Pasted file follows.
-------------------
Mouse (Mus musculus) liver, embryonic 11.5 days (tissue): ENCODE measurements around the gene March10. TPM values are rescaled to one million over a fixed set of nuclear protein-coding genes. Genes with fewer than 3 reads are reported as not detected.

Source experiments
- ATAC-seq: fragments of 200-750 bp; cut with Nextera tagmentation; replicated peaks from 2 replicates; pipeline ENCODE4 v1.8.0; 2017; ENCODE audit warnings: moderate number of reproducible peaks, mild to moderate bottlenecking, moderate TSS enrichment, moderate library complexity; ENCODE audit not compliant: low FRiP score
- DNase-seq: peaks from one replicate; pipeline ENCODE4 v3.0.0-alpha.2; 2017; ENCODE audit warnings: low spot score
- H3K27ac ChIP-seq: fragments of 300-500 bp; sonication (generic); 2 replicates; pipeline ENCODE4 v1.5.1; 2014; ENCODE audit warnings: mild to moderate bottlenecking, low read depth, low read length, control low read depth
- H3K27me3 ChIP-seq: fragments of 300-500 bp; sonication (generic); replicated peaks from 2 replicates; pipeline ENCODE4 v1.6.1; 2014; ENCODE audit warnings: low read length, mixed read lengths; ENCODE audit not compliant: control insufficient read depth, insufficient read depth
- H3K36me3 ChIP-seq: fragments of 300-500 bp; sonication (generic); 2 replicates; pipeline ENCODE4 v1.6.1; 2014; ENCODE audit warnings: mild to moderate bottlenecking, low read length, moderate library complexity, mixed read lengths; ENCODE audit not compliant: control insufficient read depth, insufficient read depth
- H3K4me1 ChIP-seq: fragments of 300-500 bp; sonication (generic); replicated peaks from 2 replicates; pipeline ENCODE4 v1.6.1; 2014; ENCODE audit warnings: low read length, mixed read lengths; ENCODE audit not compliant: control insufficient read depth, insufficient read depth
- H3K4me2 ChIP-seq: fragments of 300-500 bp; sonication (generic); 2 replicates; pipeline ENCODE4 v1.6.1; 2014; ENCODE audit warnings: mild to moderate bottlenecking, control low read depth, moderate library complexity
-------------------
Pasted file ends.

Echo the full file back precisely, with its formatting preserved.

Mouse (Mus musculus) liver, embryonic 11.5 days (tissue): ENCODE measurements around the gene March10. TPM values are rescaled to one million over a fixed set of nuclear protein-coding genes. Genes with fewer than 3 reads are reported as not detected.

Source experiments
- ATAC-seq: fragments of 200-750 bp; cut with Nextera tagmentation; replicated peaks from 2 replicates; pipeline ENCODE4 v1.8.0; 2017; ENCODE audit warnings: moderate number of reproducible peaks, mild to moderate bottlenecking, moderate TSS enrichment, moderate library complexity; ENCODE audit not compliant: low FRiP score
- DNase-seq: peaks from one replicate; pipeline ENCODE4 v3.0.0-alpha.2; 2017; ENCODE audit warnings: low spot score
- H3K27ac ChIP-seq: fragments of 300-500 bp; sonication (generic); 2 replicates; pipeline ENCODE4 v1.5.1; 2014; ENCODE audit warnings: mild to moderate bottlenecking, low read depth, low read length, control low read depth
- H3K27me3 ChIP-seq: fragments of 300-500 bp; sonication (generic); replicated peaks from 2 replicates; pipeline ENCODE4 v1.6.1; 2014; ENCODE audit warnings: low read length, mixed read lengths; ENCODE audit not compliant: control insufficient read depth, insufficient read depth
- H3K36me3 ChIP-seq: fragments of 300-500 bp; sonication (generic); 2 replicates; pipeline ENCODE4 v1.6.1; 2014; ENCODE audit warnings: mild to moderate bottlenecking, low read length, moderate library complexity, mixed read lengths; ENCODE audit not compliant: control insufficient read depth, insufficient read depth
- H3K4me1 ChIP-seq: fragments of 300-500 bp; sonication (generic); replicated peaks from 2 replicates; pipeline ENCODE4 v1.6.1; 2014; ENCODE audit warnings: low read length, mixed read lengths; ENCODE audit not compliant: control insufficient read depth, insufficient read depth
- H3K4me2 ChIP-seq: fragments of 300-500 bp; sonication (generic); 2 replicates; pipeline ENCODE4 v1.6.1; 2014; ENCODE audit warnings: mild to moderate bottlenecking, control low read depth, moderate library complexity